Please note that Pearl of Great Price Central is a subsidiary of Book of Mormon Central. The articles in the very issue of BYU Studies Quarterly that Neville is so pleased with came from Book of Mormon Central and were printed due in part to the efforts of John Welch.

Stephen Smoot is one of the authors of the volume, and his name is listed first among his coauthors on the cover and on the title page. In his blog post, Neville had this to say about him:
At least one of the authors credited with this [declaration], Stephen O. Smoot, has a well-earned reputation for eagerly and fiercely attacking anyone who reaches different conclusions than his.

Smoot “is currently an adjunct instructor of religious education at Brigham Young University and a research associate with the B.H. Roberts Foundation.” We are left to speculate whether this paragraph marks a sea change for him personally, or whether his authorship was attached to this conclusion by accident.

Time will tell on that question.
I reached out to Stephen Smoot about all of this, and he replied with the following statement. I quote him with his permission:
As explained in the introduction, this issue of BYU Studies Quarterly, titled A Guide to the Book of Abraham, originated in 2019 as a project by Book of Mormon Central (as part of its subsidiary, Pearl of Great Price Central). At that time, John W. Welch approved of and encouraged the work of my coauthors and I. Some time after posting this material online, we revised, expanded, and updated this content and prepared it for publication in print. Jack was instrumental in helping us work with Steven Harper, then the incoming editor of the journal, to get this material published. So, from day one Jack Welch has been involved in this project, and we thank him in our introduction for his kind assistance. We are indeed grateful to both him and Steve for all of their hard work and dedication in helping us get this new issue of the journal past the finish line. To somehow suggest that Jack must have disapproved of the publication of A Guide to the Book of Abraham or the views expressed therein is plain folly.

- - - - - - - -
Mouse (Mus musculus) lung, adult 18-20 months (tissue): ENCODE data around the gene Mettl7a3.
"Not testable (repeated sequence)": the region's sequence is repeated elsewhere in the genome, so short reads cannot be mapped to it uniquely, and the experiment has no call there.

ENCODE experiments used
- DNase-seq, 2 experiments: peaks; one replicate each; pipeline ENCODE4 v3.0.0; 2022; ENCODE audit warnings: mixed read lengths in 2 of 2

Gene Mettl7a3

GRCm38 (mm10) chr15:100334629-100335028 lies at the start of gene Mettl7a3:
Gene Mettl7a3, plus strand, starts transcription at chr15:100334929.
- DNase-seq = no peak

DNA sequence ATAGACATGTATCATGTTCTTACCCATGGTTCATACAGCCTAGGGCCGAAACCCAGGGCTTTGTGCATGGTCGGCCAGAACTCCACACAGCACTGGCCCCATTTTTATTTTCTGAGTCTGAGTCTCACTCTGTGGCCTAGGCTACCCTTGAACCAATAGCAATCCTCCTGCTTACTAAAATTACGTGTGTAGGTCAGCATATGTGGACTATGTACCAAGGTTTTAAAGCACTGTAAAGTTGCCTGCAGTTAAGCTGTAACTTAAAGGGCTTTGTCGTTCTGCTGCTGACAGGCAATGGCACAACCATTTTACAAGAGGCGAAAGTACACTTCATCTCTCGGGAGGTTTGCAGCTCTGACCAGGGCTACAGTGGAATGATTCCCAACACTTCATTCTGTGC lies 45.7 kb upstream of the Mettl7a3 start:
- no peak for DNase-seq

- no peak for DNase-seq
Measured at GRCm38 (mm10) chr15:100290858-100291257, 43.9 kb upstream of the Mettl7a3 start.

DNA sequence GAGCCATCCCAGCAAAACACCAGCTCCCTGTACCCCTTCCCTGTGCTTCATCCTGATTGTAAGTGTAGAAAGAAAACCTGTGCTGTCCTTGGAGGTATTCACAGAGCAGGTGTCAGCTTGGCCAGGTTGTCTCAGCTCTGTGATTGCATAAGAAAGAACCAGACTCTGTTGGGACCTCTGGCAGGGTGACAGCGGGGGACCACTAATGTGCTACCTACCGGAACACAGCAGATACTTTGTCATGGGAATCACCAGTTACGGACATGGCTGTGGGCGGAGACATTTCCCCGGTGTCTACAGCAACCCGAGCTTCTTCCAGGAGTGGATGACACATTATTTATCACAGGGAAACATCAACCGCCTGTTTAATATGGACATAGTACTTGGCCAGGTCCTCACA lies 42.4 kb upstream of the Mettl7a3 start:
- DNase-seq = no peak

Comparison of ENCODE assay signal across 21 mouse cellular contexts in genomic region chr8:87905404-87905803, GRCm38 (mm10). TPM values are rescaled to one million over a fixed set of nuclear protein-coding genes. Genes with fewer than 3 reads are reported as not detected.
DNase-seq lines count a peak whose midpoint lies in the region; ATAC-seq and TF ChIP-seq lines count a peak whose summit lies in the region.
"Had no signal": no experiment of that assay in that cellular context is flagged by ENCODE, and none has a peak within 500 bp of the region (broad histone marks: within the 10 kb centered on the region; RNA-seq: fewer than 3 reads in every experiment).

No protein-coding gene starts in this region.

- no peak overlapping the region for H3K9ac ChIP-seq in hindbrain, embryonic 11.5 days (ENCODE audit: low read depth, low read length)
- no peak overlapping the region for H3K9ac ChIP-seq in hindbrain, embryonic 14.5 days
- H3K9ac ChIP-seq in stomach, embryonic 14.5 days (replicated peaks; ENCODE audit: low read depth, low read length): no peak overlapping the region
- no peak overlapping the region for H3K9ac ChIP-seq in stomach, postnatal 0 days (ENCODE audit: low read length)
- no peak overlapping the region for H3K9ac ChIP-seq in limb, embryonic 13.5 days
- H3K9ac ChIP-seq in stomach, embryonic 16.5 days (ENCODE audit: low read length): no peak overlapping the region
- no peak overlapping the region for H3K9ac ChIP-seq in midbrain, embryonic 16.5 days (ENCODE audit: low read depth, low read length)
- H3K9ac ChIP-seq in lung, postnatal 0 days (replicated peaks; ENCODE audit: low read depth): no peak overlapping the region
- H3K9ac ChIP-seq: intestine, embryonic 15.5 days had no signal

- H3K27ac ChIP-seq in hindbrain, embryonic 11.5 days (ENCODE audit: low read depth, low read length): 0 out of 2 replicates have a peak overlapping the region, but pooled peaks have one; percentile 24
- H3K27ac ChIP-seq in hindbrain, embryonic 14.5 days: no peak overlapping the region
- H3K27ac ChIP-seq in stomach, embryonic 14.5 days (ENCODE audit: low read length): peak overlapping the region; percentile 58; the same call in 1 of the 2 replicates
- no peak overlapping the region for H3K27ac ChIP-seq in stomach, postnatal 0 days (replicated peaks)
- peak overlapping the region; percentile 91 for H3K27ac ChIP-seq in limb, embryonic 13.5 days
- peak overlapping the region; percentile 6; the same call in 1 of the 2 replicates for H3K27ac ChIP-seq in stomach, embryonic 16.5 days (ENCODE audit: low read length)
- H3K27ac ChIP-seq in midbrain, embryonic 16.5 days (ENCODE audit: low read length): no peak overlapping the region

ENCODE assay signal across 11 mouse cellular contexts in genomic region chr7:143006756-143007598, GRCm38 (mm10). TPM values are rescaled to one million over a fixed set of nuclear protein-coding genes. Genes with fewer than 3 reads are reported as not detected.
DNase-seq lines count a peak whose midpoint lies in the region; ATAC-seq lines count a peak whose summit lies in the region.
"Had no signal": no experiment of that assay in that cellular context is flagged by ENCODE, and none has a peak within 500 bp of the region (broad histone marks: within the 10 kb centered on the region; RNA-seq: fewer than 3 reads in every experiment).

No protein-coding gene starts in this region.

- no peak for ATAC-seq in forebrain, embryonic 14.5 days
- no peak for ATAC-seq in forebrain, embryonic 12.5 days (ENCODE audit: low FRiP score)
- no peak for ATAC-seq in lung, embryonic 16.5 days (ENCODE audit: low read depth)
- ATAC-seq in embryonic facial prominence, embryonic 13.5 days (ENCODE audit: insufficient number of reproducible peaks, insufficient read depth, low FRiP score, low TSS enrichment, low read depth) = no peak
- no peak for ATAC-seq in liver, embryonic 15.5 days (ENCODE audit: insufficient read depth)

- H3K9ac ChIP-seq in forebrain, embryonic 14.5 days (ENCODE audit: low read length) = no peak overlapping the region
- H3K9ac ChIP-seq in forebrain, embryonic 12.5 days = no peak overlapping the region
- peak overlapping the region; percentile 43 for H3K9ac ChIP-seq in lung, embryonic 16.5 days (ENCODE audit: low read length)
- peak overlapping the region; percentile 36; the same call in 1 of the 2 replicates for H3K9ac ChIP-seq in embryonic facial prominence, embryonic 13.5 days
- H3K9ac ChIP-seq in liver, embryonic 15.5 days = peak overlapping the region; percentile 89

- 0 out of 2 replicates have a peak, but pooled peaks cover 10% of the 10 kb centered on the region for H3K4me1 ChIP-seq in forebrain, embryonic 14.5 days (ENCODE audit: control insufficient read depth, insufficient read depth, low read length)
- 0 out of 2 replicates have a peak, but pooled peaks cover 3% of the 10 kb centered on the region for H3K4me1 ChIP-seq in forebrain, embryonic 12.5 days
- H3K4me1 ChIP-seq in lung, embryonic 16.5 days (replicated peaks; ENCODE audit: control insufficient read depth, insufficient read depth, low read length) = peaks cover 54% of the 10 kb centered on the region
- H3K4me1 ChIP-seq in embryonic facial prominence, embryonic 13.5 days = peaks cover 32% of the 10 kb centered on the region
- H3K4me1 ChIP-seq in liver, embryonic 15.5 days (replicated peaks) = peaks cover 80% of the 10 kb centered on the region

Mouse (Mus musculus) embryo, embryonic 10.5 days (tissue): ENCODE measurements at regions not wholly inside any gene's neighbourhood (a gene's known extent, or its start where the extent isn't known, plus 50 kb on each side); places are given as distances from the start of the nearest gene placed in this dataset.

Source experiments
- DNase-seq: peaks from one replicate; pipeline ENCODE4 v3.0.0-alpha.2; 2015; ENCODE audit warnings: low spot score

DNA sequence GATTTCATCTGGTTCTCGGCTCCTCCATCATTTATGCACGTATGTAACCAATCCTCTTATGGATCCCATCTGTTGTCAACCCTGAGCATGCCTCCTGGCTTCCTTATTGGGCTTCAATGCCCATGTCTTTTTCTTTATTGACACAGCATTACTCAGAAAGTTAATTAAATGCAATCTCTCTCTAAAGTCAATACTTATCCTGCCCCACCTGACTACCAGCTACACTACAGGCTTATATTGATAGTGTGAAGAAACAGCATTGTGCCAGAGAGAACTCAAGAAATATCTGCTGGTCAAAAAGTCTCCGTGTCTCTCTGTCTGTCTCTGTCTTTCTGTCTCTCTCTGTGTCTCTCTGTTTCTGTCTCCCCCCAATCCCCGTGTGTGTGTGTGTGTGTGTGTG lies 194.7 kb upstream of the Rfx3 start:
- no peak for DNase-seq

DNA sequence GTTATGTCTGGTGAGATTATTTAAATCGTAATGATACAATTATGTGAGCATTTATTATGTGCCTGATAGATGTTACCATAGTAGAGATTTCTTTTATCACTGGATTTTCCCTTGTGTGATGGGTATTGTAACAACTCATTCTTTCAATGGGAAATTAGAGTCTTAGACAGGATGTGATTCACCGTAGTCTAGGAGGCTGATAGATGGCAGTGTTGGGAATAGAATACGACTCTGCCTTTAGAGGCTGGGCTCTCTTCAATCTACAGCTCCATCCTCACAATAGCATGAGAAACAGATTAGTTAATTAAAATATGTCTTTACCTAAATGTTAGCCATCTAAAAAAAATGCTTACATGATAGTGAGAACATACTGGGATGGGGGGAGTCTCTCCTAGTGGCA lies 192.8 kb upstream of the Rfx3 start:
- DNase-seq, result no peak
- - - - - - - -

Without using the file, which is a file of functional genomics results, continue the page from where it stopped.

Jonathan Neville has speculated whether my name might have been “attached to this conclusion [of the issue] by accident,” since, as he alleges, I have “a well-earned reputation for eagerly and fiercely attacking anyone who reaches different conclusions than [mine].” Rest assured, I am the primary author of the conclusion, and so this blogger need not wonder at all about potential misattribution. The paragraph Brother Neville appears so concerned about also doesn’t mark “a sea change for [me] personally.” I mean everything I wrote in the conclusion, and the views expressed therein I have long maintained. I have always been fine with honest, sincere disagreement over matters of religion, both within and without the Latter-day Saint community, and I count myself fortunate to have friends and acquaintances across the religious spectrum. Who I do not tolerate are bad-faith actors who use harmful rhetoric and identity politics to attack others or who willfully manipulate the evidence to suit their particular ideological agenda.
Jonathan Neville could have discovered for himself the nature of John Welch’s involvement in A Guide to the Book of Abraham by reading the introduction to the volume or contacting any of its authors or the staff of BYU Studies Quarterly, but he didn’t. Instead, he made false statements about Brother Welch based on misrepresentations of Welch’s character and a complete lack of factual knowledge of Welch’s responsibility for getting the volume published.

This is yet another example of Neville’s inadequate research and his apparent eagerness to misrepresent those with whom he disagrees.

—Mike Parker [“Peter Pan”]


  1. Just a week ago President Nelson pleadingly said: "My dear brothers and sisters, how we treat each other really matters! How we speak to and about others at home, at church, at work, and online really matters. Today, I am asking us to interact with others in a higher, holier way. Please listen carefully. “If there is anything virtuous, lovely, or of good report or praiseworthy” that we can say about another person—whether to his face or behind her back—that should be our standard of communication."

    Peter, for several years I have been perplexed by Jonathan's continuing attacks on those who do not share his views. In spite of my months-long email correspondence with him of over 207 written pages I could never figure out why his disparagement of those who see things differently should take up more space in his writings than a simple defence of his own position. You should get a medal for slogging through his many blog posts in spite of the jarring, ugly language of his personal attacks.

    Since April General Conference last week and President Nelson's plea for us ALL to be peacemakers, I have wondered if President Nesons words would penetrate Jonathan's lack of self-awareness and cause him to focus more on his theories and less on his distain for those who do not see the world through his eyes. Apparently not! So much for "rejecting the prophets."

    1. Thank you, FDH. Sometimes I ask myself why I do it. 😁

      We could all take President Nelson’s remarks to heart. He told us, “I also hope that you will look deeply into 𝑦𝑜𝑢𝑟 heart to see if there are shards of pride or jealousy that prevent 𝑦𝑜𝑢 from becoming a peacemaker.” And that includes me!